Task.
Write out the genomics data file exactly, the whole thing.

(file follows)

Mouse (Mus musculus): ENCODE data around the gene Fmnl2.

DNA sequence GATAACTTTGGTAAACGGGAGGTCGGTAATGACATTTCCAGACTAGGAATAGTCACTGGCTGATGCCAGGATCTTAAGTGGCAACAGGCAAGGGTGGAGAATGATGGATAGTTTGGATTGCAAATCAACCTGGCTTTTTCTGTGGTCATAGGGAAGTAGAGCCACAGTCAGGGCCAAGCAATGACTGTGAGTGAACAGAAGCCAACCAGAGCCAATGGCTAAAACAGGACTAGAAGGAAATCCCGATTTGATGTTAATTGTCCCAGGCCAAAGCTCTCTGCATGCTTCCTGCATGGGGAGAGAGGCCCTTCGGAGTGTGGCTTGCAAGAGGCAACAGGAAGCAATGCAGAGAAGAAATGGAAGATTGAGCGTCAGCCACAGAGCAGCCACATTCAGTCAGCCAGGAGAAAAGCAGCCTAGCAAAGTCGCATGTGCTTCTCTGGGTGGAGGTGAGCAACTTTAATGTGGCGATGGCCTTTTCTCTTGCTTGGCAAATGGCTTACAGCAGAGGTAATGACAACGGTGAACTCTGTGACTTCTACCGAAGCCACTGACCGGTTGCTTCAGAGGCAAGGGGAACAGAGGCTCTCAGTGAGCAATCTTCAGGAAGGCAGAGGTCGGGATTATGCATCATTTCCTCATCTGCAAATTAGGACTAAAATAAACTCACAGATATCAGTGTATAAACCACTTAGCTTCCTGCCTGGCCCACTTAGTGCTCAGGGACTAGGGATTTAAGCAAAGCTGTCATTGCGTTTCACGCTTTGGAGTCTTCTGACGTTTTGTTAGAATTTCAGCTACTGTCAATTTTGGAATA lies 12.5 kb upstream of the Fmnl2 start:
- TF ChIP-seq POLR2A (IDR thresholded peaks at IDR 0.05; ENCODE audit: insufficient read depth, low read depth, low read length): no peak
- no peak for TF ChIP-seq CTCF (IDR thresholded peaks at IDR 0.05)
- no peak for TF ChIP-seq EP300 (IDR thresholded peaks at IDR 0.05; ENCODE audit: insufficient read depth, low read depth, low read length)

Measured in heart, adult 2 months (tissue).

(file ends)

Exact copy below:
Mouse (Mus musculus): ENCODE data around the gene Fmnl2.

DNA sequence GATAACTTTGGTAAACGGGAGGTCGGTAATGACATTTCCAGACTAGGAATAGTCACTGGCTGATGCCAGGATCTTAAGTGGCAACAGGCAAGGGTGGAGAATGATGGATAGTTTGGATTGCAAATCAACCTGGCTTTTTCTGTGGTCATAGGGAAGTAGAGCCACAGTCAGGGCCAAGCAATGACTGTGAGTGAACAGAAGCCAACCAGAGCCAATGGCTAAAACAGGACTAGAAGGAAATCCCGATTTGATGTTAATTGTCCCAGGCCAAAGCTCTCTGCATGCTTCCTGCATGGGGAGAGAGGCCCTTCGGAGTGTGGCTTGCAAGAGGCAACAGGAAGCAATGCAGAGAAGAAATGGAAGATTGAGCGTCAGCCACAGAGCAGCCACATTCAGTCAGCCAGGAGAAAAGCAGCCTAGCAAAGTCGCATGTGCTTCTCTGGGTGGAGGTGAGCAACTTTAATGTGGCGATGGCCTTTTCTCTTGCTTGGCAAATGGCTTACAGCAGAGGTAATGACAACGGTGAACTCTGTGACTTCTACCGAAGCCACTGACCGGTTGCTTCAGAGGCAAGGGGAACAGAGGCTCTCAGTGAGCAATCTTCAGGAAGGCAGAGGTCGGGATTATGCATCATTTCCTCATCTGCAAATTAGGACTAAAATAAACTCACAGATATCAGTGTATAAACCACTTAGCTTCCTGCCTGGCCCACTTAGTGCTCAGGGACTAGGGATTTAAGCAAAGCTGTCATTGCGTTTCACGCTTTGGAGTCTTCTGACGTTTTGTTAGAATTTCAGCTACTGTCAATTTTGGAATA lies 12.5 kb upstream of the Fmnl2 start:
- TF ChIP-seq POLR2A (IDR thresholded peaks at IDR 0.05; ENCODE audit: insufficient read depth, low read depth, low read length): no peak
- no peak for TF ChIP-seq CTCF (IDR thresholded peaks at IDR 0.05)
- no peak for TF ChIP-seq EP300 (IDR thresholded peaks at IDR 0.05; ENCODE audit: insufficient read depth, low read depth, low read length)

Measured in heart, adult 2 months (tissue).